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Columbia Missourian

Columbia City Council approves CoMo Connect bus system

By Laurien Rose
February 17, 2014 | 10:12 p.m. CST
Local residents and students meet for the public hearings at the Columbia City Council meeting. Public hearings included discussion for the CoMo Connect transit project and a tax increment financing district.

COLUMBIA — The Columbia City Council voted unanimously Monday to approve CoMo Connect, a new bus system with more routes, more stops and longer hours of operation.

The project will create 42 connection points throughout the city. Connection points are where two or more routes intersect and passengers can transfer buses. Bus stop and shelter locations have yet to be finalized.


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At the council meeting, council members talked about creating more routes to the outskirts of town, creating a mobile app for buying tickets, adjusting routes to better serve elementary schools and finding future funding for the program — but support for the plan was nearly unanimous.

"I think the fact that we're picking on you for little things we'd like changed shows the success of what you've proposed," First Ward Councilman Fred Schmidt said to Columbia Transit Manager Drew Brooks.

Some residents were concerned that the new program caters too much to students, whom Fourth Ward Councilman Ian Thomas said make up 40 percent of Columbia's population. But Fifth Ward Councilwoman Laura Nauser pushed back, saying that CoMo Connect reaches all corners of town.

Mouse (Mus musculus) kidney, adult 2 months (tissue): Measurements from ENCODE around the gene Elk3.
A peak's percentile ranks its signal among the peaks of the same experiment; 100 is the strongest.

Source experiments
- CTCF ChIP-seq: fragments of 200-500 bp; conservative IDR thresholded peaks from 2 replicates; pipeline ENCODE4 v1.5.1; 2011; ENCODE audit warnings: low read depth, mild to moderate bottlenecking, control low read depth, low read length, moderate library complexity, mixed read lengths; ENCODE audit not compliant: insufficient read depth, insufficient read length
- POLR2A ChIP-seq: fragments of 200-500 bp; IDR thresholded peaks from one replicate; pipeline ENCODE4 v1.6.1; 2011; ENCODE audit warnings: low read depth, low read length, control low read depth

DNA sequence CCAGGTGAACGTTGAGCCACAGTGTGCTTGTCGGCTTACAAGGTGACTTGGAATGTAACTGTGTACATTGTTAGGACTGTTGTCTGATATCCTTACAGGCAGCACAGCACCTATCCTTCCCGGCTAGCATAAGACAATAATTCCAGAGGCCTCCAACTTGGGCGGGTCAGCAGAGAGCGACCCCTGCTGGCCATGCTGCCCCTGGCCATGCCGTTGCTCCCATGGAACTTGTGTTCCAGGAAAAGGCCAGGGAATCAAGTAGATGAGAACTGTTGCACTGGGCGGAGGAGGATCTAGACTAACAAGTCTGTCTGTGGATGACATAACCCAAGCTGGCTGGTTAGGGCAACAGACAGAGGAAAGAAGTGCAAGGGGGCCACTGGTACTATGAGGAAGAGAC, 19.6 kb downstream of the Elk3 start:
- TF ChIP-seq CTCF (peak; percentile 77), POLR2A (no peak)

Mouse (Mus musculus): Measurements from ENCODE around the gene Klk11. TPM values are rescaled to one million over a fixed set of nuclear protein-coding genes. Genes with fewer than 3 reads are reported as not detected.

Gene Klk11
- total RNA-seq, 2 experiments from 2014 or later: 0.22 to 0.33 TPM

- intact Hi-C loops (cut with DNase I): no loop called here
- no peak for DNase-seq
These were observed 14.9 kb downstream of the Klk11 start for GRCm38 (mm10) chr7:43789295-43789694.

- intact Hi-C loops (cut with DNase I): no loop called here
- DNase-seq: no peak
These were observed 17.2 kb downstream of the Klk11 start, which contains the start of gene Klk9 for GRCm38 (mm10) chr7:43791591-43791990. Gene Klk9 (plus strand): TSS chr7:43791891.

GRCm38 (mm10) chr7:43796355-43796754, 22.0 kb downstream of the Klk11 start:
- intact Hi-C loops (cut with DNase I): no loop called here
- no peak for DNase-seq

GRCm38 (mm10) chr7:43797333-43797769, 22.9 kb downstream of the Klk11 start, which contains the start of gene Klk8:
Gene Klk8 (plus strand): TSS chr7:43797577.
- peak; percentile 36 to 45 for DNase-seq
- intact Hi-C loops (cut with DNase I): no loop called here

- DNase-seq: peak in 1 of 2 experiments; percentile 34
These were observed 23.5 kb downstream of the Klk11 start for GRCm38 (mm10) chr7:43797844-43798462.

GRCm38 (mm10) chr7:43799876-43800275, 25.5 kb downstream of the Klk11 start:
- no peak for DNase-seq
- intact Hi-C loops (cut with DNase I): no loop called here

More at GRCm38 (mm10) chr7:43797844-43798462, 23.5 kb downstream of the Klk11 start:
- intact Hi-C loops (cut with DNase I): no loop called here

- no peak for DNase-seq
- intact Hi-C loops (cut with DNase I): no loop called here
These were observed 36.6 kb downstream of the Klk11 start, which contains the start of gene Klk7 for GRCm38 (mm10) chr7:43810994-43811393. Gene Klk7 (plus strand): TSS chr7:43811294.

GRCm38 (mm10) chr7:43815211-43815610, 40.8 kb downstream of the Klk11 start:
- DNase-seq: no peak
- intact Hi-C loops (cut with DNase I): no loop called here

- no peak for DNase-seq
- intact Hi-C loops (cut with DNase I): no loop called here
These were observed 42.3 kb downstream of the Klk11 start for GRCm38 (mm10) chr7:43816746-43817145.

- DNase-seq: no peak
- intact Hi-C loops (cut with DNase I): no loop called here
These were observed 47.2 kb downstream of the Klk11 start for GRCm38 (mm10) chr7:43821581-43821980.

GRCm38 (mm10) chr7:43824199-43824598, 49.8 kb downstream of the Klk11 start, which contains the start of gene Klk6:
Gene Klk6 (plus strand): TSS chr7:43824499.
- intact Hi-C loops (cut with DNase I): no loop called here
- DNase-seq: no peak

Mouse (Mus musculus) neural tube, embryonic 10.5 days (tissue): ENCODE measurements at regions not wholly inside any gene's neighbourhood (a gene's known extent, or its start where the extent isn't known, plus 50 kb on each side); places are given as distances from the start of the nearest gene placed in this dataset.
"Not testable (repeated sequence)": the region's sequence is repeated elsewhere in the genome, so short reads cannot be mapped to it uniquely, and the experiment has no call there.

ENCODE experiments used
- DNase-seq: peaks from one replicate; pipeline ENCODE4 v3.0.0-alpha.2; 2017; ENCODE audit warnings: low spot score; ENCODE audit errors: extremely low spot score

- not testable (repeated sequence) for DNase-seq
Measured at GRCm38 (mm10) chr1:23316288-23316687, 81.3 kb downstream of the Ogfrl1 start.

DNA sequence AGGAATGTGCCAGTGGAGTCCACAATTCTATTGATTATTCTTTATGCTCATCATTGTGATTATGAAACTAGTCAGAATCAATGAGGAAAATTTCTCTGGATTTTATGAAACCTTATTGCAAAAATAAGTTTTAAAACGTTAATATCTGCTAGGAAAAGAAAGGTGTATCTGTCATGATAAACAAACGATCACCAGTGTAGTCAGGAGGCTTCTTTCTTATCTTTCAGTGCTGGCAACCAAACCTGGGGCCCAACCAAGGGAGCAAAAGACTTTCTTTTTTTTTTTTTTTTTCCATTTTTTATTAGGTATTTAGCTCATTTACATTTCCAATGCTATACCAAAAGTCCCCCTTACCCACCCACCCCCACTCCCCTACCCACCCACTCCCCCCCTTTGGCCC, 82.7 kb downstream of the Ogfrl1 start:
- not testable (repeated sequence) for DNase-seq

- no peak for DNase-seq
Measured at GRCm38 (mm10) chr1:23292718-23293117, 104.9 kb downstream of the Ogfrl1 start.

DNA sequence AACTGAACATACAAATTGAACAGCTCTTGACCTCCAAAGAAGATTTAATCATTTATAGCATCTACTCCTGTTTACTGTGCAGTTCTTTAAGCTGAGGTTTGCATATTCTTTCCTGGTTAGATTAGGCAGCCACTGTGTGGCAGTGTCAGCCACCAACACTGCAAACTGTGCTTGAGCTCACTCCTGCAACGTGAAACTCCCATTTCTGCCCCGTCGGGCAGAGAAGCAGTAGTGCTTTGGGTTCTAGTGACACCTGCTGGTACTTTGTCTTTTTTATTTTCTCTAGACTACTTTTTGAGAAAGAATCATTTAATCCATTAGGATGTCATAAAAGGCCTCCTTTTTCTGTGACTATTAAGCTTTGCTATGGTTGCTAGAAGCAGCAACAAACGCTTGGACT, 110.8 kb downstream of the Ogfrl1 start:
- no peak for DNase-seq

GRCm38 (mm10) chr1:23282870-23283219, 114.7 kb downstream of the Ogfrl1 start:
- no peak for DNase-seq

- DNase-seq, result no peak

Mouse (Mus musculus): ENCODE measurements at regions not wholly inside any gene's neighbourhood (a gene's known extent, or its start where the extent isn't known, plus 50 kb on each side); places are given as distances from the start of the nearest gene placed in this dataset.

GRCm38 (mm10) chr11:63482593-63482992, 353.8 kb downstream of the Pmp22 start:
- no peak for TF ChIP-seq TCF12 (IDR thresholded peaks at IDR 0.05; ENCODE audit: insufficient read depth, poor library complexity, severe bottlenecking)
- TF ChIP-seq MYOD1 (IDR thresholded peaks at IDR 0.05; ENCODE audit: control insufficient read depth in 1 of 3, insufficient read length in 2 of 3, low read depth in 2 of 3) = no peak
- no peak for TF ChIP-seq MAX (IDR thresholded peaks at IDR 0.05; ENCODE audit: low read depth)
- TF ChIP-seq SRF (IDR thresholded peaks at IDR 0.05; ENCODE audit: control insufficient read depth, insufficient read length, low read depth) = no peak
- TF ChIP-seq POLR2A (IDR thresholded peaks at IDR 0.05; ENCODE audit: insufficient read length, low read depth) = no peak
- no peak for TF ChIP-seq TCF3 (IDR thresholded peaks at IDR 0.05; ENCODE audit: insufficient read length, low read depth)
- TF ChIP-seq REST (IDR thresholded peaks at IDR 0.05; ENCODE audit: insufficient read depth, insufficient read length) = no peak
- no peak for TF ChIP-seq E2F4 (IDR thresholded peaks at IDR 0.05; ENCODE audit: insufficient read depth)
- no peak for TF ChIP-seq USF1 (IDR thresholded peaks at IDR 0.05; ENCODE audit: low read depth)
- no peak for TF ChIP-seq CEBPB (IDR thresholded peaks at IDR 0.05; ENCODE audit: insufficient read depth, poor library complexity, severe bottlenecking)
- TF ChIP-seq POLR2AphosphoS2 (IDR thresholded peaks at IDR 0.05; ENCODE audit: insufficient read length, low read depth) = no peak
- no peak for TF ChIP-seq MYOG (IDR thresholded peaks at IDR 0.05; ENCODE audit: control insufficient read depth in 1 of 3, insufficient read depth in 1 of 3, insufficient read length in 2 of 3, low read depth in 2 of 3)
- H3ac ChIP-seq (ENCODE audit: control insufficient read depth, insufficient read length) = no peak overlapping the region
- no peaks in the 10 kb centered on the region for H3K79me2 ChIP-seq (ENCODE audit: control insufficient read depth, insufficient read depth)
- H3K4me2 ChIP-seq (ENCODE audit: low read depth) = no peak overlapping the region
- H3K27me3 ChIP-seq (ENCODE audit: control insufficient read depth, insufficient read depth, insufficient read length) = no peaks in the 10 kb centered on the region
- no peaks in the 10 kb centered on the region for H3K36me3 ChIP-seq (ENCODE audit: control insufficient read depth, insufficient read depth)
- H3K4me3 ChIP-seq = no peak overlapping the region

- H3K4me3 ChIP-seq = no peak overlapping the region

"This is not a student-centered bus system," she said. "This is a community-centered bus system."

Columbia Transit proposed the new system nine months ago, and more than 500 residents have provided  feedback through forums, meetings and surveys.

Brooks hopes to phase in new routes in July. The complete system's start date is set for Aug. 4.

Brooks said the first step of implementing CoMo Connect would also be the biggest challenge: training drivers and staff on every new detail.

"Every member of transit staff needs to understand every route thoroughly," he said.

Under the current system, buses come and go from a central transfer location, Wabash Station. Bus routes must be timed precisely because passengers can only transfer routes at Wabash. One late bus causes delays for all the others.

Since CoMo Connect doesn't marshal buses at a central location, the city expects wait times to decrease.

"We've got a long way to go," Mayor Bob McDavid said. "This is only a start."

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